Questions at the Conclusion of the Group

Be Ready for the Unexpected
Hazardous Weather Occurs Just Hours Before the Meeting
Nobody Shows Up
Only a Few Attend
The Meeting Place Is Inadequate
Participants Bring Children
Participants Bring Other Adults
Other Uninvited People Show Up
The Group Doesn't Want to Talk
The Group Gets So Involved That The Members Don't Want to Leave
The Early Questions Take Too Much Time,
Leaving Little Time to Ask the Final Questions

SUMMARY
Practice Hint 5.1: Checklist for Focus Group Interviews
Practice Hint 5.2: Responsibilities of Assistant Moderators

6. Analyzing Focus Group Results
The Purpose Drives Analysis
Understanding Analysis
Analysis Is Systematic and Sequential
Analysis Is Verifiable
Analysis Is a Continuing Process
Setting the Stage for Analysis

What Gets Used as the Basis for Analysis
Transcript Based
Tape Based-Abridged Transcript
Note Based
Memory Based

Analysis Strategies
Long-Table Approach
Using the Computer to Help Manage the Data
Rapid Approach
Sound Approach

Some Tips to Consider
Know What Is Needed in Your Research Environment
Being There Is Best
Not Everything Is Worthy of Analysis or Can Be Analyzed
Analysis Is Based on Pattern Identification
Beware of Personal Bias or Preexisting Opinions About the Topic
You Are the Voice of the Participants
Visual Representation of Reality
Leave the Numbers Out

SUMMARY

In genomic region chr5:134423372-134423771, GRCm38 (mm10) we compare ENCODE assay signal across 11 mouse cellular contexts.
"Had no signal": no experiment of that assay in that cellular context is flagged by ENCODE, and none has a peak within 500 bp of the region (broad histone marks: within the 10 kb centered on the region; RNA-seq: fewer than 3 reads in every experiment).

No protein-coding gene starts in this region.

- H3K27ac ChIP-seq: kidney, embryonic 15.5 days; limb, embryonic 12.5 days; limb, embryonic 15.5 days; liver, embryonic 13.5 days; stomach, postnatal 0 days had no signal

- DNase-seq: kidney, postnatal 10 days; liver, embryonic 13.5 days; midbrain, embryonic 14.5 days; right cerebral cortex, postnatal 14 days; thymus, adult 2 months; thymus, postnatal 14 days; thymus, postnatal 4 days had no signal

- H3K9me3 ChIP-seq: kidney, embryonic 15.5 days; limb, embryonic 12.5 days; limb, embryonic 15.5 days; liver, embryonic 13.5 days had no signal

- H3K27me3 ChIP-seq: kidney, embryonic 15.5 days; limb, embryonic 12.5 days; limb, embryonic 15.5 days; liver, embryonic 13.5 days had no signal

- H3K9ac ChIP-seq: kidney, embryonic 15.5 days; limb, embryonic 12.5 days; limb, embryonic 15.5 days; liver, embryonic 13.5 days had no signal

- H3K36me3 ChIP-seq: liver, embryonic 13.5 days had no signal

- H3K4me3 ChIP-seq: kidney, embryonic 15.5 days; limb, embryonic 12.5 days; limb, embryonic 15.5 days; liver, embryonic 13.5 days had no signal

Practice Hint 6.1: Transcribing Focus Groups

7. Reporting Five Principles of Reporting
Know the Point and Get to It Quickly
Clear, Effective Writing Takes Time
Provide Enlightenment
Involve People Throughout the Study
Use Multiple Reporting Strategies

Written Reports
Study Popular Writing
Realistically Assess Your Own Ability
Find What Helps You Write
Edit Ruthlessly and Plan for Multiple Revisions
Dazzle With Your Ideas-Not With Fancy Words
Make the Report Visually Attractive

Types of Written Reports
Narrative Report
Top-Line Report
Bulleted Report
Report Letter to Participants

Oral Reports
Allow Time for Questions
Cite the Most Important Things First
Be Careful of Ho-Hum Syndrome
Limit Your Points
Use Visuals and Quotes
Tell Your Audience What You Want Them to Do
Select the Right Reporter

Electronic Reporting
SUMMARY

8. Styles of Focus Group Research
Market Research Approach
Academic Research Approach
Public/Nonprofit Approach
Participatory Approach
SUMMARY

9. Adapting Focus Groups to Audiences and Environments
Focus Groups With Existing Groups and Organizations
Focus Group Interviews With Young People
Focus Groups With Ethnic or Minority Racial Groups
Focus Groups With International Groups and Organizations
SUMMARY

10. Modifications of Focus Groups
Periodically Repeated Focus Groups
Two Moderators
Telephone Focus Groups
Internet Focus Groups
Media Focus Groups
Issues When Adapting Focus Groups
SUMMARY

11. Answering Questions About the Quality of Focus Group Research
Is This Scientific Research?
How Do You Know Your Findings Aren't Just Your Subjective Opinions?
Isn't This Soft Research?
How Do You Determine Validity?
Can You Generalize?
Why Don't You Use Random Sampling?
How Big Is the Sample? or, How Can You Make Those Statements With Such a Small Sample?

References
About the Authors